The Problem With Friendship

Marta, is a working mom of 5 year old Ben and 18 month old Bella. In between juggling parenting, working with an evil boss, she also has two very poorly behaved dogs making her just one farm animal shy of a circus. She blogs about life, love, and everything in the middle at Lost and Forgotten. She may also have an unhealthy addiction to her iphone.


“Nobody said it was easy. Nobody ever said it would be this hard.”

I have a love/hate relationship with friendship. I need it, the way life needs light and oxygen. The way we need our hearts to beat. Never having been a person who could solely rely upon me, being a person who hates to be alone like a form of water torture, I am shaped by relationships. They hone me, the endless crashing waves smoothing my idiosyncrasies.

Family failed me. Relationships bound by blood and circumstance don’t have the same value to me as those found and cultivated through time, love and genuine interest. Yet when those stutter. When there is a moment of divergence the pain is all the more real.

“But I promise you this, I’ll always look out for you, That’s what I’ll do.”

I am mystified at what it is ingrained in female nature that causes us to be so awful to one another. In a way I have never observed in male relationships or within those I have with men. When I look at my daughter and imagine the woman she’ll grow to be, I wonder if she will gossip behind a friend’s back. Connive and steal attention. Will friends lay in her wake, tear stained pillowcases and hurt feelings.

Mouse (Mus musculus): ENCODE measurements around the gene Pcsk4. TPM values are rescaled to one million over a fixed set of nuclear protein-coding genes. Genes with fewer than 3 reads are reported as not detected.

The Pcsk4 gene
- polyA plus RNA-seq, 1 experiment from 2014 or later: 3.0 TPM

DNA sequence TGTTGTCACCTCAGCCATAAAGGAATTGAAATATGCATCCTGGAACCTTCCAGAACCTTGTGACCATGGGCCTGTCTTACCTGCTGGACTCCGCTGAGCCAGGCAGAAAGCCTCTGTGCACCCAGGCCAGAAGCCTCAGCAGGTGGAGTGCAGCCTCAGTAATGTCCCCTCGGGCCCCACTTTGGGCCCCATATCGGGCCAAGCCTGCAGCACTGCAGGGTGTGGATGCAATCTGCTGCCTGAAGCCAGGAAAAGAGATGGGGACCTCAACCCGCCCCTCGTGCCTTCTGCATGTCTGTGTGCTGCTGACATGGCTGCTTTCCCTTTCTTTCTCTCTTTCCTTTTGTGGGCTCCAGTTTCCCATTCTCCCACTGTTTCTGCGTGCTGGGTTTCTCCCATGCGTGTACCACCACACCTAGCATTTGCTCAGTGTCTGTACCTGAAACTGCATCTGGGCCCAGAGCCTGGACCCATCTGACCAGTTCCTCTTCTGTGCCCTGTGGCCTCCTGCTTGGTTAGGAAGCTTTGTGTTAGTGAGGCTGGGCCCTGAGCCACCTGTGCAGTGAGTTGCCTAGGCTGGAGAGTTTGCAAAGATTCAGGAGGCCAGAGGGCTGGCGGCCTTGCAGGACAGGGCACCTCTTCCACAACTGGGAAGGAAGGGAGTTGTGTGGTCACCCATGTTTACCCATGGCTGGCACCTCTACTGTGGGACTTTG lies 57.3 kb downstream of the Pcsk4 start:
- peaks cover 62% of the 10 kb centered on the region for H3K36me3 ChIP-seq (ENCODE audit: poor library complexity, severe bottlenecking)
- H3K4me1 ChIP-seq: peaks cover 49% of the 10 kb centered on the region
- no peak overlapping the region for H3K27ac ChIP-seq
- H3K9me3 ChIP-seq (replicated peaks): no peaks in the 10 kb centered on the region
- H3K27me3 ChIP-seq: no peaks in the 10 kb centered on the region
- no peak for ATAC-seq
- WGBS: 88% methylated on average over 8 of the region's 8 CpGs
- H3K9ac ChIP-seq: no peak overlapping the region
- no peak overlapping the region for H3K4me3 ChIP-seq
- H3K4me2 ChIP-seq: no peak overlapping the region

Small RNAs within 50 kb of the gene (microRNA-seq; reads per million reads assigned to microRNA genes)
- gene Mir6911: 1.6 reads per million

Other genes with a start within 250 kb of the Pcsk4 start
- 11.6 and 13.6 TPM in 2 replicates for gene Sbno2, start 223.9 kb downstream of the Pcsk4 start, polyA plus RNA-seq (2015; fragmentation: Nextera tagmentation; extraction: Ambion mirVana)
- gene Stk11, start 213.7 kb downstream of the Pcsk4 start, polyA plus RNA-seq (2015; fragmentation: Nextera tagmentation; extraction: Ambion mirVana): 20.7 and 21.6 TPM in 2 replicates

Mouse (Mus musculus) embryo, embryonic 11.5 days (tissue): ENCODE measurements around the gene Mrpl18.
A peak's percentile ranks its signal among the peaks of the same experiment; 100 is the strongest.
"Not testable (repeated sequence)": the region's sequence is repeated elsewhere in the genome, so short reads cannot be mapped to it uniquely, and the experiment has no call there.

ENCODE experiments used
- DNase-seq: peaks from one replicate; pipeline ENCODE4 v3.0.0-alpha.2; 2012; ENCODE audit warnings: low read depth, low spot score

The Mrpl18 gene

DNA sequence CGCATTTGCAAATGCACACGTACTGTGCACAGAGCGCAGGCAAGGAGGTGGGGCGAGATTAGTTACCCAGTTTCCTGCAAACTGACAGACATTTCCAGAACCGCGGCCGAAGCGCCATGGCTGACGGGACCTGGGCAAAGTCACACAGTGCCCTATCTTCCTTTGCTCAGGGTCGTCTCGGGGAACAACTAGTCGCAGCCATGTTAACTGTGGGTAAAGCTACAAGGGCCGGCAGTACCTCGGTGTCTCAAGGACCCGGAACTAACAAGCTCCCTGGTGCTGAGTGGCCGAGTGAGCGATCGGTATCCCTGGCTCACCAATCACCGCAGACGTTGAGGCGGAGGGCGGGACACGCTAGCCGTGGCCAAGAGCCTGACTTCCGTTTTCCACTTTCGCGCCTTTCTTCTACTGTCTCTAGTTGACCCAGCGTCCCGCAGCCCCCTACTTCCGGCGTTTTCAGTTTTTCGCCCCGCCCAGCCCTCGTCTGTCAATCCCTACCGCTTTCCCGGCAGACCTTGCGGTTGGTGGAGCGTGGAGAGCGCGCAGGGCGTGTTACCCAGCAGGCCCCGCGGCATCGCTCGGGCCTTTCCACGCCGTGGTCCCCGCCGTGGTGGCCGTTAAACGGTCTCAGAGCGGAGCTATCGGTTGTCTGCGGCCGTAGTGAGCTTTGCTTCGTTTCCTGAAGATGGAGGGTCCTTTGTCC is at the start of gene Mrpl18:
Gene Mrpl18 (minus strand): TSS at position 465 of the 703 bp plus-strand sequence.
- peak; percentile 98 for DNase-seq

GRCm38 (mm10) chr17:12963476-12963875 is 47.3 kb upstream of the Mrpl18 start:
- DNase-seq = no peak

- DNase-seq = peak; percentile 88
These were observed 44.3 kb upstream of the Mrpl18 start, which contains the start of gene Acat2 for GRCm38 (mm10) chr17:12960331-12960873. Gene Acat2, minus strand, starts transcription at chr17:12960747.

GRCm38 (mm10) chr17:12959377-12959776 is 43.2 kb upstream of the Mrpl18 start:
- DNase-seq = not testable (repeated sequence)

What can a parent do to prevent the phenomenon of the mean girl? Why do women break each other down to crawl to the top? Why do we never say what we mean and hurt because no one understands? Why does our jealously allow us to wish for the worst in the one we admire?

Perhaps I am simply too sensitive. Too caring. Too compassionate. Too everything that I want my daughter to have, but in excess. I know I will have to brush tears off her cheeks, smooth her hair back, and tell her it isn’t fair. It isn’t fair that someone who says they are your friend treats you poorly. And I hope that no mother sits upon her daughter’s bed consoling a child hurt by mine.

“Lights will guide you home. And ignite your bones. And I will try to fix you.”

How can I teach my daughter to be secure but not cocky? To love deeply without the consequence of loving more than you are loved. To be kind and considerate, but not a pushover. To never wish you felt less, simply because you hurt more. For in her I see all the potential to be the person I never was.

How do I give her the best of me without the worst?

{Lyrics from Coldplay: The Scientist, Sparks and Fix You.}